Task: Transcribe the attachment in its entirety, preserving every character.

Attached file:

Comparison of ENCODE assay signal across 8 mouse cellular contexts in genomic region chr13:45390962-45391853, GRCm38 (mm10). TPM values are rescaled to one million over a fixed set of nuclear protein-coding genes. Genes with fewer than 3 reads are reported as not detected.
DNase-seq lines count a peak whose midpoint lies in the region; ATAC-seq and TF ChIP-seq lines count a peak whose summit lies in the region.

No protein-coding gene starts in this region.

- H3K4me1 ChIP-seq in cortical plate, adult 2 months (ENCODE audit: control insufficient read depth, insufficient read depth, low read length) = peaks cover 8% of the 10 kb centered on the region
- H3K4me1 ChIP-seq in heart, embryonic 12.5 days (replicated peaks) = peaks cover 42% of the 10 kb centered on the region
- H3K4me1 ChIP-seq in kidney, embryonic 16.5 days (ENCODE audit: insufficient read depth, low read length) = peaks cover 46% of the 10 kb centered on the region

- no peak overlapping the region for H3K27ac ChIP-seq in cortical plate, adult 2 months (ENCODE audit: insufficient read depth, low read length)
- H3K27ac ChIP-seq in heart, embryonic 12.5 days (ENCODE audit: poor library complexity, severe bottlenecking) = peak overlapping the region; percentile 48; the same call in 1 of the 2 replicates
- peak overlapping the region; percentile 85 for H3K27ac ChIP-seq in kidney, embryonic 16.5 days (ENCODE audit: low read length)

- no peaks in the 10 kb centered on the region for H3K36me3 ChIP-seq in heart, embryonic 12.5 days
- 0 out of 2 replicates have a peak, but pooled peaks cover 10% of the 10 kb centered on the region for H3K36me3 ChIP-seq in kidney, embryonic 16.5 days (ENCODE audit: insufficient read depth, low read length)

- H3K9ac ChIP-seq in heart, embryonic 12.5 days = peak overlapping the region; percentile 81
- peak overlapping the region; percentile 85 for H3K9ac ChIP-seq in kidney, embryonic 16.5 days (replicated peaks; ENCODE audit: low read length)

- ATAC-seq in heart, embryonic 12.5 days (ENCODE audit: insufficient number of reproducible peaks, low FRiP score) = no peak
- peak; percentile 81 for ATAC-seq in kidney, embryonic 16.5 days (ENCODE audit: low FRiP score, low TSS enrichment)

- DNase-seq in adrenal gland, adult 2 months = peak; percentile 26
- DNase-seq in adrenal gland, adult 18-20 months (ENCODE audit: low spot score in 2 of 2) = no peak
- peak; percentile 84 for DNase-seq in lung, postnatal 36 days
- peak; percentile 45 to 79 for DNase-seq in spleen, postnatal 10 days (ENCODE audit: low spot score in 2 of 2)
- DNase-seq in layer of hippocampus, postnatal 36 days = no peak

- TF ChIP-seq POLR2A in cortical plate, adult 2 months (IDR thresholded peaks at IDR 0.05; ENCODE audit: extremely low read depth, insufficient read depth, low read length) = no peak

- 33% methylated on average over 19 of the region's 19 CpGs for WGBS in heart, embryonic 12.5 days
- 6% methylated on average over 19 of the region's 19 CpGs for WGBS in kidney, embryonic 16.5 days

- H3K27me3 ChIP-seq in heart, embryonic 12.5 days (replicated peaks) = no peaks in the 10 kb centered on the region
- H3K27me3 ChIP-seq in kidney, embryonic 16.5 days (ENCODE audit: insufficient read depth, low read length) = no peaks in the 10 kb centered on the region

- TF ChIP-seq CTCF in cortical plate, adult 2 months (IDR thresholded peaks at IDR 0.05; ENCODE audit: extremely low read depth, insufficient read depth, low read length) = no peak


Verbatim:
Comparison of ENCODE assay signal across 8 mouse cellular contexts in genomic region chr13:45390962-45391853, GRCm38 (mm10). TPM values are rescaled to one million over a fixed set of nuclear protein-coding genes. Genes with fewer than 3 reads are reported as not detected.
DNase-seq lines count a peak whose midpoint lies in the region; ATAC-seq and TF ChIP-seq lines count a peak whose summit lies in the region.

No protein-coding gene starts in this region.

- H3K4me1 ChIP-seq in cortical plate, adult 2 months (ENCODE audit: control insufficient read depth, insufficient read depth, low read length) = peaks cover 8% of the 10 kb centered on the region
- H3K4me1 ChIP-seq in heart, embryonic 12.5 days (replicated peaks) = peaks cover 42% of the 10 kb centered on the region
- H3K4me1 ChIP-seq in kidney, embryonic 16.5 days (ENCODE audit: insufficient read depth, low read length) = peaks cover 46% of the 10 kb centered on the region

- no peak overlapping the region for H3K27ac ChIP-seq in cortical plate, adult 2 months (ENCODE audit: insufficient read depth, low read length)
- H3K27ac ChIP-seq in heart, embryonic 12.5 days (ENCODE audit: poor library complexity, severe bottlenecking) = peak overlapping the region; percentile 48; the same call in 1 of the 2 replicates
- peak overlapping the region; percentile 85 for H3K27ac ChIP-seq in kidney, embryonic 16.5 days (ENCODE audit: low read length)

- no peaks in the 10 kb centered on the region for H3K36me3 ChIP-seq in heart, embryonic 12.5 days
- 0 out of 2 replicates have a peak, but pooled peaks cover 10% of the 10 kb centered on the region for H3K36me3 ChIP-seq in kidney, embryonic 16.5 days (ENCODE audit: insufficient read depth, low read length)

- H3K9ac ChIP-seq in heart, embryonic 12.5 days = peak overlapping the region; percentile 81
- peak overlapping the region; percentile 85 for H3K9ac ChIP-seq in kidney, embryonic 16.5 days (replicated peaks; ENCODE audit: low read length)

- ATAC-seq in heart, embryonic 12.5 days (ENCODE audit: insufficient number of reproducible peaks, low FRiP score) = no peak
- peak; percentile 81 for ATAC-seq in kidney, embryonic 16.5 days (ENCODE audit: low FRiP score, low TSS enrichment)

- DNase-seq in adrenal gland, adult 2 months = peak; percentile 26
- DNase-seq in adrenal gland, adult 18-20 months (ENCODE audit: low spot score in 2 of 2) = no peak
- peak; percentile 84 for DNase-seq in lung, postnatal 36 days
- peak; percentile 45 to 79 for DNase-seq in spleen, postnatal 10 days (ENCODE audit: low spot score in 2 of 2)
- DNase-seq in layer of hippocampus, postnatal 36 days = no peak

- TF ChIP-seq POLR2A in cortical plate, adult 2 months (IDR thresholded peaks at IDR 0.05; ENCODE audit: extremely low read depth, insufficient read depth, low read length) = no peak

- 33% methylated on average over 19 of the region's 19 CpGs for WGBS in heart, embryonic 12.5 days
- 6% methylated on average over 19 of the region's 19 CpGs for WGBS in kidney, embryonic 16.5 days

- H3K27me3 ChIP-seq in heart, embryonic 12.5 days (replicated peaks) = no peaks in the 10 kb centered on the region
- H3K27me3 ChIP-seq in kidney, embryonic 16.5 days (ENCODE audit: insufficient read depth, low read length) = no peaks in the 10 kb centered on the region

- TF ChIP-seq CTCF in cortical plate, adult 2 months (IDR thresholded peaks at IDR 0.05; ENCODE audit: extremely low read depth, insufficient read depth, low read length) = no peak